Book Review – Naming the God – edited by Trevor Greenfield

Book Review

Naming the God

edited by Trevor Greenfield

Publisher: Moon Books

248 Pages

Publication Date: May 1, 2022



Naming the God is the latest anthology brought to us by Moon Books who published Naming the Goddess in 2014. This latest work is a collaboration of 70 essays that explores attributes of male deities and individual gods. The first part of the book offers 12 essays where the authors share their perspectives and personal practice working with various gods of different aspects. The rest of the book is arranged with a focus on one god. Many traditions and cultures are represented in this anthology and on its pages, you will of course find the popular Greek, Celtic, and Egyptian deities, but Chinese, Hindu, Japanese, Inuit, and many other cultures are found as well. 

This book was very interesting to read, and I got through it quickly. The authors share their perspectives with us using wonderful storytelling that takes the reader along for the ride. The essays at the beginning offer thoughts that challenge the reader’s thinking in many ways. I found many of the viewpoints I have held about gods challenged and I walked away with many new perspectives. I didn’t agree with all the perspectives offered, but I didn’t expect to nor want to, either. The essay authors present many sides of the gods and usually provide a note about the problematic nature some of the gods might have if judged by today’s society, instead of conveniently ignoring that aspect. I feel this can alert the reader and inspire them to do their own research if they wanted to do so. The second part of the book felt more personal than reading the encyclopedia-like entries I was expecting to see. While factual, the writing didn’t feel dry and clinical, and in many cases I could feel reverence from the author, instead of recounting. I learned a few things about gods I have studied for decades and much about gods from other cultures I had yet to explore.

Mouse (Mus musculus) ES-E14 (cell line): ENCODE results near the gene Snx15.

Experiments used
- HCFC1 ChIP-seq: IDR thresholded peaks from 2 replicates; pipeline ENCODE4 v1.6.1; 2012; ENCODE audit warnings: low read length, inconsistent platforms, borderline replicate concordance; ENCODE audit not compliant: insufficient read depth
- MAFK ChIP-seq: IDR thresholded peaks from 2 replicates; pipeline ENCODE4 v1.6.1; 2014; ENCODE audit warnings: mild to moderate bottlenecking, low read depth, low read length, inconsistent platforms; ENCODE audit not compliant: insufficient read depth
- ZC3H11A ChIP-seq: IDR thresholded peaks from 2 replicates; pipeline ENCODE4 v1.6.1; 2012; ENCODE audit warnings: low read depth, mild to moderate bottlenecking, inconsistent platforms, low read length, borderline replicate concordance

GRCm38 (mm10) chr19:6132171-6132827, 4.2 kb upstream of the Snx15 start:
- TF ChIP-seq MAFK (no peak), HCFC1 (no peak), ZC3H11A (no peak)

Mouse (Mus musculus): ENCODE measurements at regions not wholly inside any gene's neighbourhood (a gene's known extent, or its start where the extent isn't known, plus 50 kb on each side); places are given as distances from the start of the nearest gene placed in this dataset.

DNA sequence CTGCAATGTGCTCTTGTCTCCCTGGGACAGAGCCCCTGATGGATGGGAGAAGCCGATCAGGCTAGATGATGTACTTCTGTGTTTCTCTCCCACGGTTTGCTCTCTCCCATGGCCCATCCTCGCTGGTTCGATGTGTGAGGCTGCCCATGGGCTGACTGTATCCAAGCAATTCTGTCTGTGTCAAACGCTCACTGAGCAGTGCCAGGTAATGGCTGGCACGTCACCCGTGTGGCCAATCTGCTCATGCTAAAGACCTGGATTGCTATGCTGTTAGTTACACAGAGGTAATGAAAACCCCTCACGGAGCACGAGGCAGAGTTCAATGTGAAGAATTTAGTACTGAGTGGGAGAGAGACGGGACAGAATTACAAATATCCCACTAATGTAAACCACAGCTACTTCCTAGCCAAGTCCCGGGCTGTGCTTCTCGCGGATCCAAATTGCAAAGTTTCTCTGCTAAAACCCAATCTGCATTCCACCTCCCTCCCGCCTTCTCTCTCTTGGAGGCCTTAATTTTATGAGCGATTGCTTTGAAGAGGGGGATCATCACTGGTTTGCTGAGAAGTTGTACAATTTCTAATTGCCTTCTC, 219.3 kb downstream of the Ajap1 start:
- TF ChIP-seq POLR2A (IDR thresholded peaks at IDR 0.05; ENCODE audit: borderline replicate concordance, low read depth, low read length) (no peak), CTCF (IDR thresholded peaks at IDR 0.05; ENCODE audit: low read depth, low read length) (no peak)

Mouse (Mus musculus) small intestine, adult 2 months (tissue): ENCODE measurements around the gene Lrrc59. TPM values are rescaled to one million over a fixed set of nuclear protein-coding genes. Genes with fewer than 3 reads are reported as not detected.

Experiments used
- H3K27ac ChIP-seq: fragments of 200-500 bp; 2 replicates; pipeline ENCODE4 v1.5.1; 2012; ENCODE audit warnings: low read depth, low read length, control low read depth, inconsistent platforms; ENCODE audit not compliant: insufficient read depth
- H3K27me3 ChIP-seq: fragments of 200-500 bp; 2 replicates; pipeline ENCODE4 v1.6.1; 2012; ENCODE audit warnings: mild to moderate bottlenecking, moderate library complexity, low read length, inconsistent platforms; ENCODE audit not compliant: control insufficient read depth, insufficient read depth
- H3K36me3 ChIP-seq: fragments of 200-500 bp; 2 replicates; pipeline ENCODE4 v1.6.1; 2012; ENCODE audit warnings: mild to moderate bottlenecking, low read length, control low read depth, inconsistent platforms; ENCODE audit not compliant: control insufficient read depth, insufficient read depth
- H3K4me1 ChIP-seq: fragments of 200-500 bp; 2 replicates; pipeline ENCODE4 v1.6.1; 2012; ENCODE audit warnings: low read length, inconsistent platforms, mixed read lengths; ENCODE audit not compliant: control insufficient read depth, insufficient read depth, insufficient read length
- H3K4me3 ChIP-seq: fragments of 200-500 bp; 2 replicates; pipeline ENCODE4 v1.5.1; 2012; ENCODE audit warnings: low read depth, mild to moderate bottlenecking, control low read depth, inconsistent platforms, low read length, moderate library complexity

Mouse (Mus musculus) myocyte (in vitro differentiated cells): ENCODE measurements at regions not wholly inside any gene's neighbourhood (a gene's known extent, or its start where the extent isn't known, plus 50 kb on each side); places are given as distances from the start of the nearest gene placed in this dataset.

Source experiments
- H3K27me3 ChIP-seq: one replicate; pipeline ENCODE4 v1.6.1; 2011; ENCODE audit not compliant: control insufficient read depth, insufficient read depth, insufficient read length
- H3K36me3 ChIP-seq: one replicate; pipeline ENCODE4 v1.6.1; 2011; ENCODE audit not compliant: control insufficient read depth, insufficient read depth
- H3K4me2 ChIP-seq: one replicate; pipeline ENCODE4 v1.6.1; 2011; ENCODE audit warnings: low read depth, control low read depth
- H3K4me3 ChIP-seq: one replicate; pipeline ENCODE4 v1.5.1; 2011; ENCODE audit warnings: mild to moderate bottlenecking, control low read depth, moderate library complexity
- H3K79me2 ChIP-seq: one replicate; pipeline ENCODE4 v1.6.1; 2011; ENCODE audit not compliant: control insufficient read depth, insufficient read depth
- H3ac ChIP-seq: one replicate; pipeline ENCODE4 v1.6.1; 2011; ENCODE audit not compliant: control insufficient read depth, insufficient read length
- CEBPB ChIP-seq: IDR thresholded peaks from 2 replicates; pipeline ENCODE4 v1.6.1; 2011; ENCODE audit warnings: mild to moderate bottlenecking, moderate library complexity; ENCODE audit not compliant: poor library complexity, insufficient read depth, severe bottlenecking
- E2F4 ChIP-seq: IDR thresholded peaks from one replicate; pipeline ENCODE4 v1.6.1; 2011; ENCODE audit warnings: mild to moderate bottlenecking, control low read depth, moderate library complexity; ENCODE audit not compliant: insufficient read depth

I recommend this book to anyone who enjoys hearing others’ perspectives on spirituality. The essays are short, most are under 10 pages, and each entry for the gods is 1-3 pages which makes this a great book for those moments when we want a quick escape. The book can be read completely out of order allowing the reader to pick and choose what they are in the mood for in that moment, if desired. My favorite parts of the book, though, were reading about gods who were new to me, such as Yam the Canaanite god of the sea and rivers, or considering a new perspective such as whether or not one could consider Pegasus a god. I am happy to have added this compendium to my library. 


Naming the God on Amazon



About the Author:

Montine Rummel

Montine is an astrologer, tarot reader, and occultist living on unceded Duwamish land that some call Seattle. A forever student, journalist, and queer gender-nonconforming femme, she spends her time listening to the stories people tell with the hope of understanding many more perspectives than her own. Recently diagnosed with ADHD and self-diagnosed as autistic, she is rediscovering the world through a neurodivergent lens and transforming her life to work smarter and not harder. She writes an annual called Book of My Shadows which explores different ways to use the energy of New and Full Moons for personal growth and exploration and one of her current hyperfixations is studying the Greek Magical Papyri.